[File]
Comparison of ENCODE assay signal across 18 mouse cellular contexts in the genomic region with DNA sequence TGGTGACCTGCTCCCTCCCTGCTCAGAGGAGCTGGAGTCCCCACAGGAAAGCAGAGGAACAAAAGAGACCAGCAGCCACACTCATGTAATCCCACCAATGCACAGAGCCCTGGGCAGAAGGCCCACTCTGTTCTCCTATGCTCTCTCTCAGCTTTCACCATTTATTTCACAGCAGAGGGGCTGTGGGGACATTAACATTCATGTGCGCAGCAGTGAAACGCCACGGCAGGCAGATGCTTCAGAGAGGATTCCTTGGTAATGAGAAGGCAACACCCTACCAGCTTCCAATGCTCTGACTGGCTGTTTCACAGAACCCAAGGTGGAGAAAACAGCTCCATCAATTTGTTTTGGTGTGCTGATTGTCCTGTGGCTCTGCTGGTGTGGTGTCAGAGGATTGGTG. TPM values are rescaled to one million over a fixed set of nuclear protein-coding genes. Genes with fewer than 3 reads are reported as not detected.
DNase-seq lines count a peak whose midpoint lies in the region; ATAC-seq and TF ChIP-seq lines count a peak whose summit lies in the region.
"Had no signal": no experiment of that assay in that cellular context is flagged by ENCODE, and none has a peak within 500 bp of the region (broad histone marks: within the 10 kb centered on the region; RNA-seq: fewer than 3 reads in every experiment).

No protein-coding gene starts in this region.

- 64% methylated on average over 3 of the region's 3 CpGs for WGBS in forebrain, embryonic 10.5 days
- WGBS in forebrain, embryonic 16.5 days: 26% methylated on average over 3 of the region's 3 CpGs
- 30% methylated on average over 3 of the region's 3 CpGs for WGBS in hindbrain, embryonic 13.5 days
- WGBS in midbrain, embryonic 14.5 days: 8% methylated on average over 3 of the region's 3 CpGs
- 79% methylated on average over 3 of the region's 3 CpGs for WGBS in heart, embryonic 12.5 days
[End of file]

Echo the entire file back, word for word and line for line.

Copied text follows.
Comparison of ENCODE assay signal across 18 mouse cellular contexts in the genomic region with DNA sequence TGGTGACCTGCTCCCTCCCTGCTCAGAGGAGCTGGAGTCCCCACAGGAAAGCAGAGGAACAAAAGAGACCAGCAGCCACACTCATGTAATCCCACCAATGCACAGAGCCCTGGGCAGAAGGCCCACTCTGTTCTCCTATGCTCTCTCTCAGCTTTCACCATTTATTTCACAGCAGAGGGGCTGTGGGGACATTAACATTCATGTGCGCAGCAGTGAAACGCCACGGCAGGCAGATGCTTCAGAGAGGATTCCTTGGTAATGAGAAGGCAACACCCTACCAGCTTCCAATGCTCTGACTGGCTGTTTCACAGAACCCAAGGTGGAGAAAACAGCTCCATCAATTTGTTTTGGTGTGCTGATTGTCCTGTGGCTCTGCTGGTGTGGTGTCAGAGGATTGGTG. TPM values are rescaled to one million over a fixed set of nuclear protein-coding genes. Genes with fewer than 3 reads are reported as not detected.
DNase-seq lines count a peak whose midpoint lies in the region; ATAC-seq and TF ChIP-seq lines count a peak whose summit lies in the region.
"Had no signal": no experiment of that assay in that cellular context is flagged by ENCODE, and none has a peak within 500 bp of the region (broad histone marks: within the 10 kb centered on the region; RNA-seq: fewer than 3 reads in every experiment).

No protein-coding gene starts in this region.

- 64% methylated on average over 3 of the region's 3 CpGs for WGBS in forebrain, embryonic 10.5 days
- WGBS in forebrain, embryonic 16.5 days: 26% methylated on average over 3 of the region's 3 CpGs
- 30% methylated on average over 3 of the region's 3 CpGs for WGBS in hindbrain, embryonic 13.5 days
- WGBS in midbrain, embryonic 14.5 days: 8% methylated on average over 3 of the region's 3 CpGs
- 79% methylated on average over 3 of the region's 3 CpGs for WGBS in heart, embryonic 12.5 days